Samantha Raphelson

U.S.-backed and Kurdish-led Syrian forces said Sunday they are locked in a fierce battle to take over the final territory controlled by ISIS in eastern Syria. The Syrian Democratic Forces (SDF), supported by U.S. air attacks, have successfully overtaken the terror group, which gained control of large swaths of northeastern Syria in 2014, NPR's Lama Al-Arian reports for our Newscast unit.

It's a stinky time for the American cheese industry.

While Americans consumed nearly 37 pounds per capita in 2017, it was not enough to reduce the country's 1.4 billion-pound cheese surplus, according to the U.S. Department of Agriculture. The glut, which at 900,000 cubic yards is the largest in U.S. history, means that there is enough cheese sitting in cold storage to wrap around the U.S. Capitol.

The Arctic has experienced the "most unprecedented transition in history" in terms of warming temperatures and melting ice, and those changes may be the cause of extreme weather around the globe, according to the National Oceanic and Atmospheric Administration's 2018 Arctic Report Card.

In California, a new state law that took effect earlier this year is pitting cities against each other in a fierce debate over immigration.

Asian-Americans are the fastest growing ethnic group in California, now making up more than 14 percent of the population. It's a slice of the demographic pie that has tripled since 1980.

The New York Public Library lends out much more than just books, and now that includes clothes.

When people are crossing a U.S. border, they expect to be asked about their citizenship. But not when they're driving up the East Coast.

U.S. Border Patrol agents are boarding buses from private lines like Greyhound and Concord Coach within 100 miles of a U.S. border, asking passengers if they're American citizens. It turns out agents are empowered to do this through a little-known law called the Immigration and Nationality Act of 1952. There are more and more reports of officers stopping cars and buses.

The case of a Michigan couple charged in the death of their 10-month-old daughter is bringing to light a debate about withholding medical care because of religious beliefs.

Countless scientific studies have espoused the idea that a glass of red wine a day can be good for the heart, but a new, sweeping global study published in The Lancet on Friday rejects the notion that any drinking can be healthy.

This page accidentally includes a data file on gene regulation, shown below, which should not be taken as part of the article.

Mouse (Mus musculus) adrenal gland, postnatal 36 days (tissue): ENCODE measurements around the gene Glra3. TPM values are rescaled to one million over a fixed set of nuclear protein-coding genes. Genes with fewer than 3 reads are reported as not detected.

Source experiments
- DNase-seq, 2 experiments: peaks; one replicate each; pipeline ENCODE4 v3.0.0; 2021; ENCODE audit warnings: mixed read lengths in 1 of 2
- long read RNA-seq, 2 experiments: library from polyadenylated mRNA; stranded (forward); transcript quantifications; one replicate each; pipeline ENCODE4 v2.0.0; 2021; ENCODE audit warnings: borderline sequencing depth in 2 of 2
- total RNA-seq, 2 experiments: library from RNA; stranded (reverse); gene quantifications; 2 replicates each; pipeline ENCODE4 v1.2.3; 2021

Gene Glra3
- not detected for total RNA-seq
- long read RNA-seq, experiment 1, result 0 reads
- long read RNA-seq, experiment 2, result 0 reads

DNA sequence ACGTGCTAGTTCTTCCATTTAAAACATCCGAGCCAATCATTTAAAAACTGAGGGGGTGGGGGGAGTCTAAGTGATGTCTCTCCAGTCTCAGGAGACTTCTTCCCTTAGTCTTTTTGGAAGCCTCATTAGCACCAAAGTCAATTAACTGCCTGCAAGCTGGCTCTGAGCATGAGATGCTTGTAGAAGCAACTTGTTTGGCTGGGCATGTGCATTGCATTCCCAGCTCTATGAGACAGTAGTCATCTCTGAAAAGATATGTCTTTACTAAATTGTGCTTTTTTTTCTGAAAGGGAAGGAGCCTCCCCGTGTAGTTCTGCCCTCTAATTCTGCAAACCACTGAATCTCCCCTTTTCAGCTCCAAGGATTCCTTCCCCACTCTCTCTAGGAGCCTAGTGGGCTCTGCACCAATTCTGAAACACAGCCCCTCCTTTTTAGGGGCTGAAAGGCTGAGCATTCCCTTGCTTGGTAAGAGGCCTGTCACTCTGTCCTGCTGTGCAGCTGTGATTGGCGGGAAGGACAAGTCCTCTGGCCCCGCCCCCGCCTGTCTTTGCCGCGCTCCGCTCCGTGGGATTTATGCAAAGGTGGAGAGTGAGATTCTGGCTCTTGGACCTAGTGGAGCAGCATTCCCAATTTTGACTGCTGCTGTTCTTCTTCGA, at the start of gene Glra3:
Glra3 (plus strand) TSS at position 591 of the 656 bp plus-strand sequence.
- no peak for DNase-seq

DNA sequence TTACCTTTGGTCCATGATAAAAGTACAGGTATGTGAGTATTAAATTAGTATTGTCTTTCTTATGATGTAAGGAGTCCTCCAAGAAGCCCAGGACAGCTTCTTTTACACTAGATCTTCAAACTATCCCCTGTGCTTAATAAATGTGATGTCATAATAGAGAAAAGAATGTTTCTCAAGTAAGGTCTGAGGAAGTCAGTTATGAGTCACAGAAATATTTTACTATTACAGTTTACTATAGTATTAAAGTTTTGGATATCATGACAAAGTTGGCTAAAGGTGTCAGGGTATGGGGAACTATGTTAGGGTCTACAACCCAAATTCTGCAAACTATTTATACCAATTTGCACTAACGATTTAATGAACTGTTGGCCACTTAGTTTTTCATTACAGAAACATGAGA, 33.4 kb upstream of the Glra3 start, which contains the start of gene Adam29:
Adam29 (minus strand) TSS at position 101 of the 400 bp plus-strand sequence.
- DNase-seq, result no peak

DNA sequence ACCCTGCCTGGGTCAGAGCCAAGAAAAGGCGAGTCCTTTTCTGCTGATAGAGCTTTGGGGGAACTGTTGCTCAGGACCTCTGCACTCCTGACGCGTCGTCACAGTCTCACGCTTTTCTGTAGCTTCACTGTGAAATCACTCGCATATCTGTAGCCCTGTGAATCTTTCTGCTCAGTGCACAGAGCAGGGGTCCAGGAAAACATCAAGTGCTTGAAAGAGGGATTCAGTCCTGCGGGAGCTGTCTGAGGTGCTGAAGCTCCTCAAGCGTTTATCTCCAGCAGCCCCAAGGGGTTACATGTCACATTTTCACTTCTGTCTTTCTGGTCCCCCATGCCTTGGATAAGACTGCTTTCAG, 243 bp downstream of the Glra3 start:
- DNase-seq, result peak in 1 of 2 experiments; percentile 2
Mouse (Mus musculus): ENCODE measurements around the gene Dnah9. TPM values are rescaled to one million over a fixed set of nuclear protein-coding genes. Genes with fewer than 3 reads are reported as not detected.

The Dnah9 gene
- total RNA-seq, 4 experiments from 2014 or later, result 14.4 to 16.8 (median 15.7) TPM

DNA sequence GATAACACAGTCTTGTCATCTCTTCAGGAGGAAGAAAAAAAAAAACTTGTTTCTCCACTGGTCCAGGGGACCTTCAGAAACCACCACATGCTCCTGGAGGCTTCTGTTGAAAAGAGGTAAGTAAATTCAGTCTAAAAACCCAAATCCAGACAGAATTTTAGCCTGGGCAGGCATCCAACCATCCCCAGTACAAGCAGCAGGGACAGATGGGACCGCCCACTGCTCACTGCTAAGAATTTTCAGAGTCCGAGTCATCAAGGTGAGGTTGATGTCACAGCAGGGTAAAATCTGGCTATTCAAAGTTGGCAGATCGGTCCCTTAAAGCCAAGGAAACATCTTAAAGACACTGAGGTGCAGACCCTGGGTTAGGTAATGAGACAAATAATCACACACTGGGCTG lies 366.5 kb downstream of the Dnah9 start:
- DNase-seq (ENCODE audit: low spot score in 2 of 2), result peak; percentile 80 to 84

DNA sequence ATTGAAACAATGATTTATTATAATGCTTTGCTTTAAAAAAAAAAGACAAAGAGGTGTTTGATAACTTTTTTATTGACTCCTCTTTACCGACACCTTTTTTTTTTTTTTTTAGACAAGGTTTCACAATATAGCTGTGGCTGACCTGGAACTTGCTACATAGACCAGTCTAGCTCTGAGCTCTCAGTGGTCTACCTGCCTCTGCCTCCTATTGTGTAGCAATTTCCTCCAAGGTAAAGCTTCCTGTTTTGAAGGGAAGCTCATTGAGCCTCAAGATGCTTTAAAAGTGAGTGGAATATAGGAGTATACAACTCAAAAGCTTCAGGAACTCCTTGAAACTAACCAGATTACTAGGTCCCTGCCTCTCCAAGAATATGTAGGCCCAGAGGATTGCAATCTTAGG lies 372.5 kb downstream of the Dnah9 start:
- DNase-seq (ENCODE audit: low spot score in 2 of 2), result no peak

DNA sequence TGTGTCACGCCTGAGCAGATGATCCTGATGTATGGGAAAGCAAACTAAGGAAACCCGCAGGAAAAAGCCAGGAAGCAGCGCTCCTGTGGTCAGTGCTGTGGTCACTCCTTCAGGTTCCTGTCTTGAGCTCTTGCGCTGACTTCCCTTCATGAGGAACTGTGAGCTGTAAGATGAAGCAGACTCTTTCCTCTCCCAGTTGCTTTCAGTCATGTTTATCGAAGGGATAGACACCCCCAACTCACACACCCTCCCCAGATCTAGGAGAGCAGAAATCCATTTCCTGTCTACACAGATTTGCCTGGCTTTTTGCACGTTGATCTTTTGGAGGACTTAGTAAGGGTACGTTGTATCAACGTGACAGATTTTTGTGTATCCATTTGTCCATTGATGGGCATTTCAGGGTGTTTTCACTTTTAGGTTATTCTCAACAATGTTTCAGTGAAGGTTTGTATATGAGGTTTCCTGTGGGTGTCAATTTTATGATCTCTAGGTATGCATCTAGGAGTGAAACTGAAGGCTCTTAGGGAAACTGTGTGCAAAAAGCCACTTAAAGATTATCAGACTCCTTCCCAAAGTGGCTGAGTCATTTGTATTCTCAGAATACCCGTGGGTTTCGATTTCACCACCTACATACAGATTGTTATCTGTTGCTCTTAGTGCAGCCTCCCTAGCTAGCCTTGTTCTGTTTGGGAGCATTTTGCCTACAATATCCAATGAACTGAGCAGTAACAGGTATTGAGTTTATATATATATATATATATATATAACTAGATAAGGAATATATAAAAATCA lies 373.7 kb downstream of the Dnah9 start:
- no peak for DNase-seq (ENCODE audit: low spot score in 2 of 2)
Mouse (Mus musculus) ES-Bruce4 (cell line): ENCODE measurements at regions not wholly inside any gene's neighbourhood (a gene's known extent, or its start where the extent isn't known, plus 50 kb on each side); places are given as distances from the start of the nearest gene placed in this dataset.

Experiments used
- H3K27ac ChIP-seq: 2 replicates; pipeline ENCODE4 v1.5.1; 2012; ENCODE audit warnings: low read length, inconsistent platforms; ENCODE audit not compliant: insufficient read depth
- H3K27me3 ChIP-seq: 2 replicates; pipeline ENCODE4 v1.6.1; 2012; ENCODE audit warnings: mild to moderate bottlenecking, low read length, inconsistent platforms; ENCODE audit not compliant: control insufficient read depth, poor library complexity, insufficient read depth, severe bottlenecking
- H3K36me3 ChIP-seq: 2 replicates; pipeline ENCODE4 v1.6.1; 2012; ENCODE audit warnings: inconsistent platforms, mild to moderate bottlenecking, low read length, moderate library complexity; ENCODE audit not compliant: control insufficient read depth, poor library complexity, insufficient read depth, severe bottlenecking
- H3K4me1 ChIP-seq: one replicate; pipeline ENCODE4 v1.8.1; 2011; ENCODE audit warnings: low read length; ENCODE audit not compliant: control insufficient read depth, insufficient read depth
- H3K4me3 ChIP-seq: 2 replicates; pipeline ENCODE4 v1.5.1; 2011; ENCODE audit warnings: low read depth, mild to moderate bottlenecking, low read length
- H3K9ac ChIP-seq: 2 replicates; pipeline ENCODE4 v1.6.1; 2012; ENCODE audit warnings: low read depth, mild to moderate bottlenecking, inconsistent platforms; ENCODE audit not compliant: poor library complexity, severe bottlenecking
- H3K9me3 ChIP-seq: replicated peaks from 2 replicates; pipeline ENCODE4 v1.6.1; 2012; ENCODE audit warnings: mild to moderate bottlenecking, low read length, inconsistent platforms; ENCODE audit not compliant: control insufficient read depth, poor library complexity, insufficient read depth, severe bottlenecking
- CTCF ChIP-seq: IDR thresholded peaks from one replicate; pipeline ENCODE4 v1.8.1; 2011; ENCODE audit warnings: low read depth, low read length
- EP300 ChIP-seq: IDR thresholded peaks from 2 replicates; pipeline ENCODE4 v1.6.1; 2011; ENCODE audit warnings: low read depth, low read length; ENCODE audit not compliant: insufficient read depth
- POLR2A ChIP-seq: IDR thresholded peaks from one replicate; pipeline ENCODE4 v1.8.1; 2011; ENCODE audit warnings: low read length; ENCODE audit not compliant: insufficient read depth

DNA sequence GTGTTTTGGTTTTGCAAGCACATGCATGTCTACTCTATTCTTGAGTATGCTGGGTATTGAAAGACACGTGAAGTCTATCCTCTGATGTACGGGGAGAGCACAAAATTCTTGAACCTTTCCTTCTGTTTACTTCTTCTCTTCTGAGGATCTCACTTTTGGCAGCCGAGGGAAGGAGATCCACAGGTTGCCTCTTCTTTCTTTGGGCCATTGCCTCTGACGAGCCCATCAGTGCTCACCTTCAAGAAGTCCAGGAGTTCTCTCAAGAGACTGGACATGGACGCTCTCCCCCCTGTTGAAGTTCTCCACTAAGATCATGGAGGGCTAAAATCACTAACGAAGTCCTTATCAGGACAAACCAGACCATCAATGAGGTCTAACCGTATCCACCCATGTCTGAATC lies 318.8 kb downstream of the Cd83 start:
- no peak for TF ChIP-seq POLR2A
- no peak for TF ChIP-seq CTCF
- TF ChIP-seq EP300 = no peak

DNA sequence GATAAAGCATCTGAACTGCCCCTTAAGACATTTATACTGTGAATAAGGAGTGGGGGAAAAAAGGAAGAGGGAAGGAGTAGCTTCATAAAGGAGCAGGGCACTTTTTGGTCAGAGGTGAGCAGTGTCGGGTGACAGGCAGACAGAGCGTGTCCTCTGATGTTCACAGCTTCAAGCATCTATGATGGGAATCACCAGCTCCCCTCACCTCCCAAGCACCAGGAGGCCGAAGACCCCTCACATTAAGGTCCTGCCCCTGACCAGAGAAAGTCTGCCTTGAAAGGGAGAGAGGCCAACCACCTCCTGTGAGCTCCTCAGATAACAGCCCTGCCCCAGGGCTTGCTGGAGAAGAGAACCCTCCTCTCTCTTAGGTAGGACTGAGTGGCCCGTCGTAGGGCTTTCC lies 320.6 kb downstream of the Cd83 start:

No amount of alcohol is safe, according to The Global Burden of Diseases study, which analyzed levels of alcohol use and its health effects in 195 countries from 1990 to 2016.

Commerce Secretary Wilbur Ross on Wednesday ordered federal agencies to use any water necessary to fight sprawling wildfires in California. This is the Trump administration's most forceful response to the fire crisis in California, but experts say water is not really the problem.

The death toll from the sinking of a tourist boat off the coast of Thailand's Phuket island continued to climb on Saturday with 15 people still missing, according to Thai officials.

Secretary of State Mike Pompeo finished two days of talks with senior North Korean officials in Pyongyang on Saturday, telling reporters that the two countries agreed to continue discussions on denuclearization and the repatriation of the remains of Americans killed during the Korean War.

The talks came amid growing concern among nuclear experts that North Korea is not taking steps toward denuclearization and uncertainty as to what President Trump and Kim Jong Un meant when they committed to it in Singapore last month.

Updated at 9:26 a.m. ET Monday

A man almost ran over a campaign volunteer with his car after threatening to kill supporters of President Trump and Rep. Lee Zeldin at the New York Republican congressman's campaign headquarters on Long Island on Friday, police said.

It's been a decade since the financial crisis drove up the unemployment rate in the U.S. and forced people in the prime of their careers to give up looking for work.

Even today, as employers add jobs at a furious pace, the workforce participation rate still hasn't recovered. And now researchers think they know one reason why: the opioid crisis.

Guatemalan authorities ordered fresh evacuations of rescue workers and nearby villages on Friday because of escalating activity at the Fuego volcano, which erupted this week, killing at least 109 people.

Updated at 6:22 p.m. ET

The 17-year-old who is accused of opening fire at a Texas high school on Friday, killing at least 10 people and wounding 13 others, has been charged with capital murder and aggravated assault.

Updated at 10:18 p.m.

Lava continued to spew out of cracks in the ground Sunday night after increased activity at Hawaii's Kilauea volcano last week, which destroyed at least 26 homes and forced more than 1,700 people to evacuate.